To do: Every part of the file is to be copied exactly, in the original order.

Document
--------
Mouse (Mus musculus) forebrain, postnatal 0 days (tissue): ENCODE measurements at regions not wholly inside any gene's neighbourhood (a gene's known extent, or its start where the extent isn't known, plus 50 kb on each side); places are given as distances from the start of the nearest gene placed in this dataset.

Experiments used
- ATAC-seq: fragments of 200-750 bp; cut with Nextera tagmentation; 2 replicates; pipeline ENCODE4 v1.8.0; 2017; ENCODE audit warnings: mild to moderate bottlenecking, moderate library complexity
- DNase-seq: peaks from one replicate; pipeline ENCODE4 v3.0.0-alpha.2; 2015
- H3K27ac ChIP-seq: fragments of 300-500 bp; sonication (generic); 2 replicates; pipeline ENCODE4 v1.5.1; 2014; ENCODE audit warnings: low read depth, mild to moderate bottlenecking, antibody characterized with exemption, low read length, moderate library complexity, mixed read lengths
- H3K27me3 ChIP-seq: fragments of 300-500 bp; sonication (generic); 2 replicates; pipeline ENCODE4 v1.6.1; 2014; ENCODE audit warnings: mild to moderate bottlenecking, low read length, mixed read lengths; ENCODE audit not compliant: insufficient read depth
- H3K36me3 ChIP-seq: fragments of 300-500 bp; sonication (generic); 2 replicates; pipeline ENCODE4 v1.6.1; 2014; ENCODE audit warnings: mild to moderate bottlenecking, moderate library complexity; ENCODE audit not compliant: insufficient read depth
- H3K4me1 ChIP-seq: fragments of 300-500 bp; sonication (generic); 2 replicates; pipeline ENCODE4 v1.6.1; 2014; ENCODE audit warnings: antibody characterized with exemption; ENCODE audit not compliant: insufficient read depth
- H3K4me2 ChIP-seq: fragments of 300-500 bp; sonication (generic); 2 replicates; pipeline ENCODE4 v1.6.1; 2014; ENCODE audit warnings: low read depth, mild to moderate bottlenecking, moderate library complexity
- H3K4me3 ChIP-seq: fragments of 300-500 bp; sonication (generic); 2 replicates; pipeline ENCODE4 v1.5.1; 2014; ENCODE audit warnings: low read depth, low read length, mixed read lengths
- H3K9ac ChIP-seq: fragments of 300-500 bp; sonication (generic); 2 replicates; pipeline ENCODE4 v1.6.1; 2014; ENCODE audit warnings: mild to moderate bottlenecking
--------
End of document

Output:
Mouse (Mus musculus) forebrain, postnatal 0 days (tissue): ENCODE measurements at regions not wholly inside any gene's neighbourhood (a gene's known extent, or its start where the extent isn't known, plus 50 kb on each side); places are given as distances from the start of the nearest gene placed in this dataset.

Experiments used
- ATAC-seq: fragments of 200-750 bp; cut with Nextera tagmentation; 2 replicates; pipeline ENCODE4 v1.8.0; 2017; ENCODE audit warnings: mild to moderate bottlenecking, moderate library complexity
- DNase-seq: peaks from one replicate; pipeline ENCODE4 v3.0.0-alpha.2; 2015
- H3K27ac ChIP-seq: fragments of 300-500 bp; sonication (generic); 2 replicates; pipeline ENCODE4 v1.5.1; 2014; ENCODE audit warnings: low read depth, mild to moderate bottlenecking, antibody characterized with exemption, low read length, moderate library complexity, mixed read lengths
- H3K27me3 ChIP-seq: fragments of 300-500 bp; sonication (generic); 2 replicates; pipeline ENCODE4 v1.6.1; 2014; ENCODE audit warnings: mild to moderate bottlenecking, low read length, mixed read lengths; ENCODE audit not compliant: insufficient read depth
- H3K36me3 ChIP-seq: fragments of 300-500 bp; sonication (generic); 2 replicates; pipeline ENCODE4 v1.6.1; 2014; ENCODE audit warnings: mild to moderate bottlenecking, moderate library complexity; ENCODE audit not compliant: insufficient read depth
- H3K4me1 ChIP-seq: fragments of 300-500 bp; sonication (generic); 2 replicates; pipeline ENCODE4 v1.6.1; 2014; ENCODE audit warnings: antibody characterized with exemption; ENCODE audit not compliant: insufficient read depth
- H3K4me2 ChIP-seq: fragments of 300-500 bp; sonication (generic); 2 replicates; pipeline ENCODE4 v1.6.1; 2014; ENCODE audit warnings: low read depth, mild to moderate bottlenecking, moderate library complexity
- H3K4me3 ChIP-seq: fragments of 300-500 bp; sonication (generic); 2 replicates; pipeline ENCODE4 v1.5.1; 2014; ENCODE audit warnings: low read depth, low read length, mixed read lengths
- H3K9ac ChIP-seq: fragments of 300-500 bp; sonication (generic); 2 replicates; pipeline ENCODE4 v1.6.1; 2014; ENCODE audit warnings: mild to moderate bottlenecking